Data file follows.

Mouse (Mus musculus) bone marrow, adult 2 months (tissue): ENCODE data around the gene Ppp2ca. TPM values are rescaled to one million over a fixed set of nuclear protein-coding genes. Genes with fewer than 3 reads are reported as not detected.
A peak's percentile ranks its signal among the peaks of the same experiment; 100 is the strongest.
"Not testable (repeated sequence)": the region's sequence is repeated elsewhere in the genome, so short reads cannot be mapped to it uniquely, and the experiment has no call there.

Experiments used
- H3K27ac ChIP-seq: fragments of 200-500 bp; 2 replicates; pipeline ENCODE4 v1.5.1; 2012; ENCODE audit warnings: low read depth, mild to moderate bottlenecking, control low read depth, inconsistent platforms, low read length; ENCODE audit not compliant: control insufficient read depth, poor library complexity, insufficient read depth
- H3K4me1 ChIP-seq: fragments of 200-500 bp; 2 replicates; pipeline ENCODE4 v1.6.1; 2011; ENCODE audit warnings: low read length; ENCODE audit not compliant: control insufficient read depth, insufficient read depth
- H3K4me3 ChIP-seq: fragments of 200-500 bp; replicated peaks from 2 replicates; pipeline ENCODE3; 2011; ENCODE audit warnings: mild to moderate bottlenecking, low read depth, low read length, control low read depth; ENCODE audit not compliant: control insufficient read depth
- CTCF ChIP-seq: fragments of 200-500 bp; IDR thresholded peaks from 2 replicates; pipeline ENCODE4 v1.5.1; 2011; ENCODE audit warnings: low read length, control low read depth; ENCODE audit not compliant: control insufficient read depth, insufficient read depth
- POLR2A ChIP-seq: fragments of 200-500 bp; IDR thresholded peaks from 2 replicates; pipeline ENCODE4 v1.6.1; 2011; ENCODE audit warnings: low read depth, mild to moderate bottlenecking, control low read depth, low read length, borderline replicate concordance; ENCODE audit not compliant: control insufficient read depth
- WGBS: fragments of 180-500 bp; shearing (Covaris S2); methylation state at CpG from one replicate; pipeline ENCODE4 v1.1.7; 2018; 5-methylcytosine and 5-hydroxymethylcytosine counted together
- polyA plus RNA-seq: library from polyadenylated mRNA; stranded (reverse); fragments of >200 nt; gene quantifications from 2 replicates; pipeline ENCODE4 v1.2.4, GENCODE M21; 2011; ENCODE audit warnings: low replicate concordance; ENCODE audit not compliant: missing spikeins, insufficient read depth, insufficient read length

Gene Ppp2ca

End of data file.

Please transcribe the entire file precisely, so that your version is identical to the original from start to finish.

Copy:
Mouse (Mus musculus) bone marrow, adult 2 months (tissue): ENCODE data around the gene Ppp2ca. TPM values are rescaled to one million over a fixed set of nuclear protein-coding genes. Genes with fewer than 3 reads are reported as not detected.
A peak's percentile ranks its signal among the peaks of the same experiment; 100 is the strongest.
"Not testable (repeated sequence)": the region's sequence is repeated elsewhere in the genome, so short reads cannot be mapped to it uniquely, and the experiment has no call there.

Experiments used
- H3K27ac ChIP-seq: fragments of 200-500 bp; 2 replicates; pipeline ENCODE4 v1.5.1; 2012; ENCODE audit warnings: low read depth, mild to moderate bottlenecking, control low read depth, inconsistent platforms, low read length; ENCODE audit not compliant: control insufficient read depth, poor library complexity, insufficient read depth
- H3K4me1 ChIP-seq: fragments of 200-500 bp; 2 replicates; pipeline ENCODE4 v1.6.1; 2011; ENCODE audit warnings: low read length; ENCODE audit not compliant: control insufficient read depth, insufficient read depth
- H3K4me3 ChIP-seq: fragments of 200-500 bp; replicated peaks from 2 replicates; pipeline ENCODE3; 2011; ENCODE audit warnings: mild to moderate bottlenecking, low read depth, low read length, control low read depth; ENCODE audit not compliant: control insufficient read depth
- CTCF ChIP-seq: fragments of 200-500 bp; IDR thresholded peaks from 2 replicates; pipeline ENCODE4 v1.5.1; 2011; ENCODE audit warnings: low read length, control low read depth; ENCODE audit not compliant: control insufficient read depth, insufficient read depth
- POLR2A ChIP-seq: fragments of 200-500 bp; IDR thresholded peaks from 2 replicates; pipeline ENCODE4 v1.6.1; 2011; ENCODE audit warnings: low read depth, mild to moderate bottlenecking, control low read depth, low read length, borderline replicate concordance; ENCODE audit not compliant: control insufficient read depth
- WGBS: fragments of 180-500 bp; shearing (Covaris S2); methylation state at CpG from one replicate; pipeline ENCODE4 v1.1.7; 2018; 5-methylcytosine and 5-hydroxymethylcytosine counted together
- polyA plus RNA-seq: library from polyadenylated mRNA; stranded (reverse); fragments of >200 nt; gene quantifications from 2 replicates; pipeline ENCODE4 v1.2.4, GENCODE M21; 2011; ENCODE audit warnings: low replicate concordance; ENCODE audit not compliant: missing spikeins, insufficient read depth, insufficient read length

Gene Ppp2ca